Interim measures ordered by arbitral tribunal. -

(I)  Unless otherwise agreed by the parties, the arbitral tribunal may, at the request of a party, order a party to take any interim measure of protection as the arbitral tribunal may consider necessary in respect of the subject-matter of the dispute.

(II)  The arbitral tribunal may require a party to provide appropriate security in connection with a measure ordered under sub-section (1).


 The President of India promulgated the Arbitration and Conciliation (Amendment) Ordinance, 2015 ("the Ordinance") on October 23, 2015 amending the Arbitration and Conciliation Act, 1996 ("the Act"). The said Ordinance has come into force on the date of notification i.e. October 23, 2015.


Where the Court passes an order for any interim measure under sub-section (1) of Section 9 before the commencement of arbitral proceedings, the arbitral proceedings shall be commenced within a period of ninety days (90) from the date of such order. It further provides that once the arbitral tribunal is constituted, the Court shall not entertain an application for interim measure unless it finds circumstances that may render the remedy provided under section 17 inefficacious. Hence more power to tribunals.


The arbitral tribunal shall have power to grant all kinds of interim measures which the Court is empowered to grant under section 9 of the Act. Such interim measures can be granted by the arbitral tribunal during the arbitral proceedings or at any time after making the arbitral award, but before it is enforced under section 36 of the Act. Any order issued by the arbitral tribunal for grant of interim measures shall be deemed to be an order of the Court for all purposes and shall be enforceable under the Code of Civil Procedure, 1908 in the same manner as if it were an order of the Court.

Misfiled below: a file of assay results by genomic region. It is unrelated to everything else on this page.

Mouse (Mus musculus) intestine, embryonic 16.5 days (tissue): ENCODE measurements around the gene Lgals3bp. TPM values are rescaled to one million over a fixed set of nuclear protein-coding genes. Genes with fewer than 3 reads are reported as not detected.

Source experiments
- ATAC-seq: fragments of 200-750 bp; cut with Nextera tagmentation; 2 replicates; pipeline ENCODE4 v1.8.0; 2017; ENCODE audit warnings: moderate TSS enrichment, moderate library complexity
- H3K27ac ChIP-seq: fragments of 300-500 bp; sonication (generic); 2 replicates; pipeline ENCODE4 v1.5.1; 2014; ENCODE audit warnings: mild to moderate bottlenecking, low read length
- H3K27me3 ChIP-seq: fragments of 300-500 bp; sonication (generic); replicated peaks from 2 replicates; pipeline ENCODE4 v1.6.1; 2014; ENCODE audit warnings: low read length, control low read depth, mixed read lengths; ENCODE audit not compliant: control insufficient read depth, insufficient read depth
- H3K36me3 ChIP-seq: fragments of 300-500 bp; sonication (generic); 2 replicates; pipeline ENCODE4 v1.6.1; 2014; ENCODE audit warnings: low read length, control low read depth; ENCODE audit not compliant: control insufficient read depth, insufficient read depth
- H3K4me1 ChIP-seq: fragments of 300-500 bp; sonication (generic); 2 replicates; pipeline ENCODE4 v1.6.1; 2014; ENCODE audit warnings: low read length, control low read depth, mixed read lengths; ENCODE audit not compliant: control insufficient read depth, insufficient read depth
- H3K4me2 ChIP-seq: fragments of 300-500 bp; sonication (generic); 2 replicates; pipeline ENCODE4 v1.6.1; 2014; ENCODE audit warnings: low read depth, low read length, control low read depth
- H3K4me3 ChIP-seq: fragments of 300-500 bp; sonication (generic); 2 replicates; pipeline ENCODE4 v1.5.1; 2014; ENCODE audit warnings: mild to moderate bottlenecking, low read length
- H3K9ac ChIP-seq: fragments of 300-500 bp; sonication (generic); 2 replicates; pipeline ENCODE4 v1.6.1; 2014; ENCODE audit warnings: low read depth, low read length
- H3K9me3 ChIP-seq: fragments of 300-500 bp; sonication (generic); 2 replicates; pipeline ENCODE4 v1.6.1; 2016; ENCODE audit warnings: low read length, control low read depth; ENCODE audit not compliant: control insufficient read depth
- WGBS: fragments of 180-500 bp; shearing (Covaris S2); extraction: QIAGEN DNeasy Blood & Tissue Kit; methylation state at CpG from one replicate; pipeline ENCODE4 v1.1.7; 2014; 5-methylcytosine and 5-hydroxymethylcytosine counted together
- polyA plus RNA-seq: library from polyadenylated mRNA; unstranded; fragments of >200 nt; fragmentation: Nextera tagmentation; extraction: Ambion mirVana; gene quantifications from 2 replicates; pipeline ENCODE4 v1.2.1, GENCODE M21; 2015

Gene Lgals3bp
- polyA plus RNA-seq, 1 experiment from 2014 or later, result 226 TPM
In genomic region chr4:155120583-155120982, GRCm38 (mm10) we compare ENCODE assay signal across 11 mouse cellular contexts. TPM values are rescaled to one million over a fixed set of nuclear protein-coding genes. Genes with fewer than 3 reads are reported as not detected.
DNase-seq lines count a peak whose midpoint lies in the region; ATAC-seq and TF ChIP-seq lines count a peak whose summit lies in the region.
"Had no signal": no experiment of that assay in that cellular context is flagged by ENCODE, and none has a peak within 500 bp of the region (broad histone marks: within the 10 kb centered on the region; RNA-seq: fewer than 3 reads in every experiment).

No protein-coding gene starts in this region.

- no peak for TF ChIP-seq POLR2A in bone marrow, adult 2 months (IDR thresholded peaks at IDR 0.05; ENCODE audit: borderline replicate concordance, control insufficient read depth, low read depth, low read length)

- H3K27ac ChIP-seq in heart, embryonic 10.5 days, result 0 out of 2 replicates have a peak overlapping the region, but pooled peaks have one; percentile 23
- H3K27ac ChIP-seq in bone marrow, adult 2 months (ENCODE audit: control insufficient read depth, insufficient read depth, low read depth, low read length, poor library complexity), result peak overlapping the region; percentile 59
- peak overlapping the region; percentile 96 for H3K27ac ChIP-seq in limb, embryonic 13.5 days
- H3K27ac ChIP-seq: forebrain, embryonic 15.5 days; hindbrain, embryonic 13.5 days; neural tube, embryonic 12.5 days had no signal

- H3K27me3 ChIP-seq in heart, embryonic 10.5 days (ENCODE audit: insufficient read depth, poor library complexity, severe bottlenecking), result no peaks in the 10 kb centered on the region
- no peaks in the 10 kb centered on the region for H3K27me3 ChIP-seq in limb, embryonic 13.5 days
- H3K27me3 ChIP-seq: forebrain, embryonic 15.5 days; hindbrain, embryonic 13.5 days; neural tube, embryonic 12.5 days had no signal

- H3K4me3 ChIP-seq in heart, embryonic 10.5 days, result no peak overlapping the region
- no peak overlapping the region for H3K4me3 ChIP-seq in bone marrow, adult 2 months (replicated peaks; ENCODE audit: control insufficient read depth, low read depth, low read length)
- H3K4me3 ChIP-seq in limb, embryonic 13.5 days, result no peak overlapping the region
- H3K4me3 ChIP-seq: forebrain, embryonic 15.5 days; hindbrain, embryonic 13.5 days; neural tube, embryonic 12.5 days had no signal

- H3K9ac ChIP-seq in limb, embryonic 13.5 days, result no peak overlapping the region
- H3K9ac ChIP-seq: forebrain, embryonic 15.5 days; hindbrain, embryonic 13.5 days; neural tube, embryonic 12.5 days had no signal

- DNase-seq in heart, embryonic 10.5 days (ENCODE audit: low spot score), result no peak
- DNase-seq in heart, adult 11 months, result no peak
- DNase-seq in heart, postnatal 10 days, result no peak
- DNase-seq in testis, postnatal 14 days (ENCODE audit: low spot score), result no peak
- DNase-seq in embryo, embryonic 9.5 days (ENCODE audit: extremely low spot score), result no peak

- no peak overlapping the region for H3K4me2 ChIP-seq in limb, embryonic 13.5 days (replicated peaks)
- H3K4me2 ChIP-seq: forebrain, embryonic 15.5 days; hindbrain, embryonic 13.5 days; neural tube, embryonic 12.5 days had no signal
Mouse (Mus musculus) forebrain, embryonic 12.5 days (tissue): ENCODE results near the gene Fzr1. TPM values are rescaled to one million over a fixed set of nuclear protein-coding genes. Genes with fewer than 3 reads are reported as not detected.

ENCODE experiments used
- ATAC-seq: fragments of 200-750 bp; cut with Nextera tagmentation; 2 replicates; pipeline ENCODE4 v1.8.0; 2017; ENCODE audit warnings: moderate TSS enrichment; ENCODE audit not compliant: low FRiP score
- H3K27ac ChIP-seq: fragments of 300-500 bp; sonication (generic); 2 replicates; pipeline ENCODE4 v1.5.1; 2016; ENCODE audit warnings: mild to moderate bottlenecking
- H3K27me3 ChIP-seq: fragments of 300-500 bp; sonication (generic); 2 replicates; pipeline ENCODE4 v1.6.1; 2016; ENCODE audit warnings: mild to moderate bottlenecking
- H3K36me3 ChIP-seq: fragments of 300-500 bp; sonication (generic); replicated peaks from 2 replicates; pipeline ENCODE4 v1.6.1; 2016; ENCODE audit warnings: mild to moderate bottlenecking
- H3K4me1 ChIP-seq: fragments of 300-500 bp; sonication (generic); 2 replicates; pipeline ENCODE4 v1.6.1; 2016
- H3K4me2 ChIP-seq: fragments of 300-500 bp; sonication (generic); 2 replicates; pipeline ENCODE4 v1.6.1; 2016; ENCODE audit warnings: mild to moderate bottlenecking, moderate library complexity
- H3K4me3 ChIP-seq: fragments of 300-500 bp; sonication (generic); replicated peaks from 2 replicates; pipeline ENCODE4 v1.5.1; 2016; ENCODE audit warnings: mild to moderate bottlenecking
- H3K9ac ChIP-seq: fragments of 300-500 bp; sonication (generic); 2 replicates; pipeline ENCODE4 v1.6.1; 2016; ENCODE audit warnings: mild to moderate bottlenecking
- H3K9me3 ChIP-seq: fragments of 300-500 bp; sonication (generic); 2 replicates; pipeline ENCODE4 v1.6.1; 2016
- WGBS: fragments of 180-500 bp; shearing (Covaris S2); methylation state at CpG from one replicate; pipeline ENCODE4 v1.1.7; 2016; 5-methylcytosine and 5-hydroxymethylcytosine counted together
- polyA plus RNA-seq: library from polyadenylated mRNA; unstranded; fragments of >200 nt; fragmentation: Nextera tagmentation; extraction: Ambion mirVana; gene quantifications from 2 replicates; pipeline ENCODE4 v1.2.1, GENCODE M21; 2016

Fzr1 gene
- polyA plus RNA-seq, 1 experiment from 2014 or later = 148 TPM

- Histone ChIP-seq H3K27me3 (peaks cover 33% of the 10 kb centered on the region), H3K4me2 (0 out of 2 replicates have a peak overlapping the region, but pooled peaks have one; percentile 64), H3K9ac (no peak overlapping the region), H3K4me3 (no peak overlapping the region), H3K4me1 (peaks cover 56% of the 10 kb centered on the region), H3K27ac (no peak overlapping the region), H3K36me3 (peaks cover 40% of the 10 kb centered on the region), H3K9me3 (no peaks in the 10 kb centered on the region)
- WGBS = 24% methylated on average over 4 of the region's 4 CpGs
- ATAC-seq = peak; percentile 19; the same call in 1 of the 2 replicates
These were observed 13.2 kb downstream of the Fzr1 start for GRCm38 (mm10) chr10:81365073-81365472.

• If the Court passes an order for interim measures before the commencement of arbitral proceedings, it will now have to specify a timeline within which the arbitration should be commenced, which by default has been provided as 90 days.  Once the tribunal has been constituted, parties  will have to approach the tribunal under section 17 for interim measures and will not be permitted to approach the court under section 9. Courts can only entertain such an application if it is convinced that an order of the tribunal will not be efficacious.
  • An order of the arbitral tribunal granting interim measures can now be enforced by courts as if it was an order of the court.


  • The new provision has not yet been tested fully. In the meanwhile, we must recognize that difficult questions regarding interim protection in aid of arbitration by foreign tribunals/courts are yet to be resolved holistically. Even within the scope of the changes made, the inclusion of an appropriateness test would have been advisable. Further, while it remains the case that there is no homogeneity globally on how such orders should be enforced.
  • In any event, the spectre of Section 9 has risen to haunt again, and although positive changes have been introduced, they do not appear enough to obviate the need for further review at some stage in the future

"Loved reading this piece by Rishub?
Join LAWyersClubIndia's network for daily News Updates, Judgment Summaries, Articles, Forum Threads, Online Law Courses, and MUCH MORE!!"

Tags :

Category Civil Law, Other Articles by - Rishub